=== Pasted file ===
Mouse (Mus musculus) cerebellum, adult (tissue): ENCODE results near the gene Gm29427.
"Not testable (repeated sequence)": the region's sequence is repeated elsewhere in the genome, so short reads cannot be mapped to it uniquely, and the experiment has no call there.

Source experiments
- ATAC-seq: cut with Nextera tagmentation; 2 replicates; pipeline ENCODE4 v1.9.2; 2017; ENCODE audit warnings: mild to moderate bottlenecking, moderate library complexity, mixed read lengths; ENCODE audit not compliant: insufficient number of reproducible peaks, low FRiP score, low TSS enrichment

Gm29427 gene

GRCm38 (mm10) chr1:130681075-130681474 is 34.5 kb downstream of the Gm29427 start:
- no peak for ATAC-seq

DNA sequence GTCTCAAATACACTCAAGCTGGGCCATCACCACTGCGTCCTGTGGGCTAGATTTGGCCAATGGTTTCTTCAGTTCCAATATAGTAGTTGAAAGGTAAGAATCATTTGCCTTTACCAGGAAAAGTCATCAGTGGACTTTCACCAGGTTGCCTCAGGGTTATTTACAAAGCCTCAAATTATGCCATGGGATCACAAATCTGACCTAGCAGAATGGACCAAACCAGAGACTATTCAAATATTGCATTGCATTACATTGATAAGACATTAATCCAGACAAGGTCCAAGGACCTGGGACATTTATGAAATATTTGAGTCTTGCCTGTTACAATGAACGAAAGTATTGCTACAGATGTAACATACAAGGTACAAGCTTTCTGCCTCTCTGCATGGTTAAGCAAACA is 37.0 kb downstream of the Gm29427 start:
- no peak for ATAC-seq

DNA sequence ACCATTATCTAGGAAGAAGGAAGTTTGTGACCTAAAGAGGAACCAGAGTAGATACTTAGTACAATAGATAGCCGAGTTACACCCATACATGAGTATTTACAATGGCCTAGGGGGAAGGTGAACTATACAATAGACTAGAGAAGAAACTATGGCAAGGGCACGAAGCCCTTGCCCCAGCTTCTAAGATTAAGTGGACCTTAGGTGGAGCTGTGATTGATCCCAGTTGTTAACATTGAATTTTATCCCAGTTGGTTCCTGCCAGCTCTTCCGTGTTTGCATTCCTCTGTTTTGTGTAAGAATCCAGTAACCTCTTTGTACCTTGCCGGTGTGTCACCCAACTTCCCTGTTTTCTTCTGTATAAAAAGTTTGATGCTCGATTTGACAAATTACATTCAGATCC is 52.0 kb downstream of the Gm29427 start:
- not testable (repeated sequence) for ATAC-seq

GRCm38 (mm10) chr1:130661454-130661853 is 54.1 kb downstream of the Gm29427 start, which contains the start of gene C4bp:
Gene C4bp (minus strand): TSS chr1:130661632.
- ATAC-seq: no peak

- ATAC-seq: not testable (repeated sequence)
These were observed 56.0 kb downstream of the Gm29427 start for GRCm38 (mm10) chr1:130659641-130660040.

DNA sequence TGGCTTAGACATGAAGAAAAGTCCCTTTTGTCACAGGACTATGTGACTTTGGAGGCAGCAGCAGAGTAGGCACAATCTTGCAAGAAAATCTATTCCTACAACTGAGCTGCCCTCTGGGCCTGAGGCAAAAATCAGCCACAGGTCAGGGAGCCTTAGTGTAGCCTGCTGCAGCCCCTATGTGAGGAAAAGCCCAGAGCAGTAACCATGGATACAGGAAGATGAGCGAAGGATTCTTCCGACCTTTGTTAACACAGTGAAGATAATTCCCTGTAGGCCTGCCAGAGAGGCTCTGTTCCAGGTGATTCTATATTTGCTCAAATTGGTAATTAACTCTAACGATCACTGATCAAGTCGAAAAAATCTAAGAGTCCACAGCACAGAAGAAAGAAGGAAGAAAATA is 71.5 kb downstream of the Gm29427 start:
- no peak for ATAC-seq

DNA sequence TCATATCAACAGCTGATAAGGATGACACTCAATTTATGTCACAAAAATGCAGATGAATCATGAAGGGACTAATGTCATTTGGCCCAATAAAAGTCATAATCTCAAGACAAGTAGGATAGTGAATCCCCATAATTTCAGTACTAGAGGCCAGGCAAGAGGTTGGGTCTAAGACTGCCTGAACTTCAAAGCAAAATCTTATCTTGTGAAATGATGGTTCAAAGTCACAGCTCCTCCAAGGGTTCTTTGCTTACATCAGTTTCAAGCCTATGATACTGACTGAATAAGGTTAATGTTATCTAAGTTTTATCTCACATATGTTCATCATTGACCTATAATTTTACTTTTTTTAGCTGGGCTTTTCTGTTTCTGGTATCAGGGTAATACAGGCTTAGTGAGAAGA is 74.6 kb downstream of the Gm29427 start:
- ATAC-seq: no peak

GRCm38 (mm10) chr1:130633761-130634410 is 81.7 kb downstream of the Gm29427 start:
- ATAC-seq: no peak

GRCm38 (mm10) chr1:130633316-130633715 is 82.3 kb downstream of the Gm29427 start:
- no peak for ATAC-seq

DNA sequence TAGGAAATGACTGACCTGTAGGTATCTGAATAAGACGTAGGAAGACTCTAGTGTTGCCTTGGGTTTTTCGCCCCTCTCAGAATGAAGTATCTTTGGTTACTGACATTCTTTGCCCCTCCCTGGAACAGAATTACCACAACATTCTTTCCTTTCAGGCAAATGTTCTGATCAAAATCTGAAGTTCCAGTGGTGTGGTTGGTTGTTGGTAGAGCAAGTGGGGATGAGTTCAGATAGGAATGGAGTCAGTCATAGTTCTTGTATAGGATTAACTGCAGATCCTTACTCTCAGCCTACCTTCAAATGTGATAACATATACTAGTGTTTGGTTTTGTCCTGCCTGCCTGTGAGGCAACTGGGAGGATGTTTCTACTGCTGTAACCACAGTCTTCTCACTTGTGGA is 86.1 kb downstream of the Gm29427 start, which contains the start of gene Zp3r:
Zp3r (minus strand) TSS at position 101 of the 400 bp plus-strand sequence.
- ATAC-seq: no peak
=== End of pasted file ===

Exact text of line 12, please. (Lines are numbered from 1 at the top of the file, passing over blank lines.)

GRCm38 (mm10) chr1:130661454-130661853 is 54.1 kb downstream of the Gm29427 start, which contains the start of gene C4bp: